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People v. Kleffman

OPINION FILED NOVEMBER 6, 1980.

THE PEOPLE OF THE STATE OF ILLINOIS, PLAINTIFF-APPELLANT,

v.

LESTER KLEFFMAN, DEFENDANT-APPELLEE.



APPEAL from the Circuit Court of Tazewell County; the Hon. JAMES D. HEIPLE, Judge, presiding.

MR. JUSTICE STENGEL DELIVERED THE OPINION OF THE COURT:

The State appeals from an order which dismissed an indictment charging defendant Lester Kleffman with official misconduct under section 33-3(c) of the Criminal Code of 1961 (Ill. Rev. Stat. 1979, ch. 38, par. 33-3(c)). That section provides:

"Official Misconduct. A public officer or employee commits misconduct when, in his official capacity, he commits any of the following acts: * * * (c) With intent to obtain a personal advantage for himself or another, he performs an act in excess of his lawful authority * * *."

The indictment alleged that on May 5, 1978, defendant committed official misconduct in that he:

"* * * in his capacity as a public officer or employee, to-wit: Mayor of Marquette Heights, Illinois, with intent to obtain a personal advantage for himself, performed an act in excess of his lawful authority, in that he purchased a confiscated weapon held pursuant to law by the Marquette Heights Police Department * * *."

The trial court dismissed the charge on the grounds that section 33-3(c) is unconstitutionally overbroad and vague, and that the indictment failed to allege the elements of the offense with sufficient specificity. We reverse and remand for further proceedings.

The parties agree that the doctrine of overbreadth is based on substantive due process. At issue is whether the language of the statute is so broad that it is applicable to constitutionally protected conduct. See Village of Schaumburg v. Citizens for a Better Environment (1980), 444 U.S. 620, 63 L.Ed.2d 73, 100 S.Ct. 826, where the Supreme Court held a village ordinance regulating solicitation of contributions by charitable organizations was drawn so broadly that it unnecessarily interfered with freedom of speech.

In the case at bar the trial court's order concluded that section 33-3(c) "is overly broad in its application, requiring no mental state which would limit its scope to violations which are knowingly or inherently criminal." Similarly, defendant takes the position that the statute is overbroad because it creates an absolute liability offense applicable to conduct not inherently criminal. We find defendant's argument misconceived. To be sure, an analysis of the statute reveals that the language includes only one mental state, i.e., the intent to obtain a personal advantage for himself or another. Knowledge on the part of the officer that he is acting in his official capacity, or that the act was in excess of his lawful authority, is not included. However, the absence of mental states with respect to those elements of the offense would not render the statute overbroad. Defendant does not argue, and we do not decide, whether such mental states should be implied as a matter of statutory construction. (See People v. Nunn (1979), 77 Ill.2d 243, 396 N.E.2d 27.) Section 33-3(c) does not purport to regulate speech, press, or any other constitutionally protected right. Moreover, the requirement that the act be in excess of the lawful authority of the public officer or employee renders the statute inapplicable to constitutionally protected conduct. The doctrine of overbreadth simply has no significance to the instant case.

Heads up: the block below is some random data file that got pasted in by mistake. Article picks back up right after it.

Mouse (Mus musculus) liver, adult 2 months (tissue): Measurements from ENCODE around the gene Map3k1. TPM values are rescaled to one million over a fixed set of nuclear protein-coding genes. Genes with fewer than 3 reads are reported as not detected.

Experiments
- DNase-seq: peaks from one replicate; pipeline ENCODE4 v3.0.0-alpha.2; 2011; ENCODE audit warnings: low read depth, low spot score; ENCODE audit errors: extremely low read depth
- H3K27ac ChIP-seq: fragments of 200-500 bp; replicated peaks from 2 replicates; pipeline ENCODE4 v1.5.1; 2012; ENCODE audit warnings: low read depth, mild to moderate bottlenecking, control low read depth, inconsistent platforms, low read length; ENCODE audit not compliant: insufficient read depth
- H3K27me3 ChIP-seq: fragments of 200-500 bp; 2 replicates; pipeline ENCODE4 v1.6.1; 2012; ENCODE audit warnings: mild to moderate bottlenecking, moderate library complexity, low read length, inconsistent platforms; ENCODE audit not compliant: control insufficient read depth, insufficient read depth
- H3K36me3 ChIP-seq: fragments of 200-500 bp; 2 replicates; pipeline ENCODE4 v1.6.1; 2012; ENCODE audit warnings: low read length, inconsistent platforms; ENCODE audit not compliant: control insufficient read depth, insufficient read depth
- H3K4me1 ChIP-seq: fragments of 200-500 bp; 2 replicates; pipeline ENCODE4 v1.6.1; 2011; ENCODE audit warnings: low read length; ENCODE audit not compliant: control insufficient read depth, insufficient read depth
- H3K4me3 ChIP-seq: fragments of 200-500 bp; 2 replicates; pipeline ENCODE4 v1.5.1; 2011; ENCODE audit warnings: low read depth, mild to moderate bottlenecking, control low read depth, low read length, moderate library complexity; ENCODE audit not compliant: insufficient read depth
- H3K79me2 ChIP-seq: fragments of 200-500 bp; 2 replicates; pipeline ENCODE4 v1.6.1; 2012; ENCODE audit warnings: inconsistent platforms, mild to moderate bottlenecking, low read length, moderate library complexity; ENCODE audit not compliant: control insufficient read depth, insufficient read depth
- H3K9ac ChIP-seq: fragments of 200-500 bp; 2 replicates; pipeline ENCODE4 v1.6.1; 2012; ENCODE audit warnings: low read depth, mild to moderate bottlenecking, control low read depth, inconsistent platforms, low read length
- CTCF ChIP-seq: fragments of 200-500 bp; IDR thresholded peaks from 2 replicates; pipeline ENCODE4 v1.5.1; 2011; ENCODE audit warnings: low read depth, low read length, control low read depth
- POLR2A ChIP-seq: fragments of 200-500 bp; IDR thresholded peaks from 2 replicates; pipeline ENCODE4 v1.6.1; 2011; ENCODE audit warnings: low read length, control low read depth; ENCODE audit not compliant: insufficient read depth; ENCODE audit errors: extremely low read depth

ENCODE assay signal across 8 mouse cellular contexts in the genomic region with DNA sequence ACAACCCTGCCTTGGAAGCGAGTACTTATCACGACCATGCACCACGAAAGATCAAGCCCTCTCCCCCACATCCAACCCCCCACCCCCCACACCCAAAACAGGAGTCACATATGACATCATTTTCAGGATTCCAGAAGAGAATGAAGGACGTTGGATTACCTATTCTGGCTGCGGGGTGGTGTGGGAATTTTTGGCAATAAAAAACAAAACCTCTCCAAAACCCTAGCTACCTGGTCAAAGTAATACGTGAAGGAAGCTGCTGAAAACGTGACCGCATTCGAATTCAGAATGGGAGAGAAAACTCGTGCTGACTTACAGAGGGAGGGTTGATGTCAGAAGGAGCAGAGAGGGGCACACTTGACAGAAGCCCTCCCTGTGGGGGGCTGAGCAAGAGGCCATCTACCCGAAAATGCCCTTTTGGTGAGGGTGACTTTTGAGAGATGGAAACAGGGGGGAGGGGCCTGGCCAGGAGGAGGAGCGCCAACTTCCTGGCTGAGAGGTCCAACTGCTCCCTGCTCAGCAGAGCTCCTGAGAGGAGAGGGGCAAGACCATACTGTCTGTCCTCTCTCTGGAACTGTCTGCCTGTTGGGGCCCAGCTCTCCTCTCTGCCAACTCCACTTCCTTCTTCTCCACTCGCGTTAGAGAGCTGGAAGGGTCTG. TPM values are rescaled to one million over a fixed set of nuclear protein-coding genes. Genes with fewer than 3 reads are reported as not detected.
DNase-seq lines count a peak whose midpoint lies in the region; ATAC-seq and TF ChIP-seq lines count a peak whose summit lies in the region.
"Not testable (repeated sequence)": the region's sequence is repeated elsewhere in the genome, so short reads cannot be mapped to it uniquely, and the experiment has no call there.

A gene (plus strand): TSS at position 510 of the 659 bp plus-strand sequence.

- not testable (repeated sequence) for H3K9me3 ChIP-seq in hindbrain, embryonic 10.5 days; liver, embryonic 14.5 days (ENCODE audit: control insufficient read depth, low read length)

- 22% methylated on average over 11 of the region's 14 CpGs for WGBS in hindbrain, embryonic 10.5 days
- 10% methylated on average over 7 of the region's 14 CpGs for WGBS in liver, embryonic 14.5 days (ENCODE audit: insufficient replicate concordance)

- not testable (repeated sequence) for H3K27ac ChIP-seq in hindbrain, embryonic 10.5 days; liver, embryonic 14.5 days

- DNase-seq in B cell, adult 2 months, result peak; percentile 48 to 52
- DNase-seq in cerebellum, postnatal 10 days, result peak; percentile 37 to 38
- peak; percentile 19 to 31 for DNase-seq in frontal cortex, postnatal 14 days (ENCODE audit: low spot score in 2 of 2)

• 1, 2 We next consider whether section 33-3(c) is unconstitutionally vague. As stated in United States v. Harriss (1954), 347 U.S. 612, 617, 98 L.Ed. 989, 996, 74 S.Ct. 808, 812:

"The constitutional requirement of definiteness is violated by a criminal statute that fails to give a person of ordinary intelligence fair notice that his contemplated conduct is forbidden by the statute."

The statute must not be so vague that persons of common intelligence must necessarily guess at its meaning and differ as to its application. (Lanzetta v. New Jersey (1939), 306 U.S. 451, 83 L.Ed. 888, 59 S.Ct. 618.) However, impossible standards of specificity are not required, and in determining whether a statute meets due process requirements a court should consider not only the language of the statute, but also the legislative purpose. (People v. Lewis (1979), 73 Ill. App.3d 361, 386 N.E.2d 910.) Judicial interpretations of the statute must also be considered. Beauharnais v. Illinois (1952), 343 U.S. 250, 96 L.Ed. 919, 72 S.Ct. 725.

Defendant maintains that the terms "in his official capacity," "in excess of his lawful authority," and "personal advantage," do not give fair notice of the prohibited conduct. We disagree.

The term "in his official capacity" has been construed by Illinois courts>. An act is performed in one's official capacity if it is accomplished by exploitation of his position as a public officer or employee. (People v. Steinmann (1978), 57 Ill. App.3d 887, 373 N.E.2d 757.) As so construed, the term sufficiently delimits the scope of the statute.

We next consider the term "in excess of his lawful authority." In Hygrade Provision Co. v. Sherman (1925), 266 U.S. 497, 498, 69 L.Ed. 402, 406, 45 S.Ct. 141, the Supreme Court upheld a New York statute making it a misdemeanor, inter alia, to sell meat falsely represented "to be kosher, or as having been prepared under * * * the orthodox Hebrew religious requirements" with intent to defraud. The parties seeking to enjoin enforcement of the statute argued ...


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